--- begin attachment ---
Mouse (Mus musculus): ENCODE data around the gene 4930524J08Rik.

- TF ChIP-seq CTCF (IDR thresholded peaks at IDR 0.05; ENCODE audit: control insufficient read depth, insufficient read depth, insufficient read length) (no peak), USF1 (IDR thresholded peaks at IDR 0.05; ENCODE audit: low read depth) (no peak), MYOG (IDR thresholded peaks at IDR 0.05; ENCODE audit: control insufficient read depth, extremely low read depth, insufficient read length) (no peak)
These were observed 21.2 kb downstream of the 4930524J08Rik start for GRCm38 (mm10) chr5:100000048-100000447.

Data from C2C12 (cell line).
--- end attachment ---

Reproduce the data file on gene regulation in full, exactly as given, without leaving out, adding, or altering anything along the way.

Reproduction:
Mouse (Mus musculus): ENCODE data around the gene 4930524J08Rik.

- TF ChIP-seq CTCF (IDR thresholded peaks at IDR 0.05; ENCODE audit: control insufficient read depth, insufficient read depth, insufficient read length) (no peak), USF1 (IDR thresholded peaks at IDR 0.05; ENCODE audit: low read depth) (no peak), MYOG (IDR thresholded peaks at IDR 0.05; ENCODE audit: control insufficient read depth, extremely low read depth, insufficient read length) (no peak)
These were observed 21.2 kb downstream of the 4930524J08Rik start for GRCm38 (mm10) chr5:100000048-100000447.

Data from C2C12 (cell line).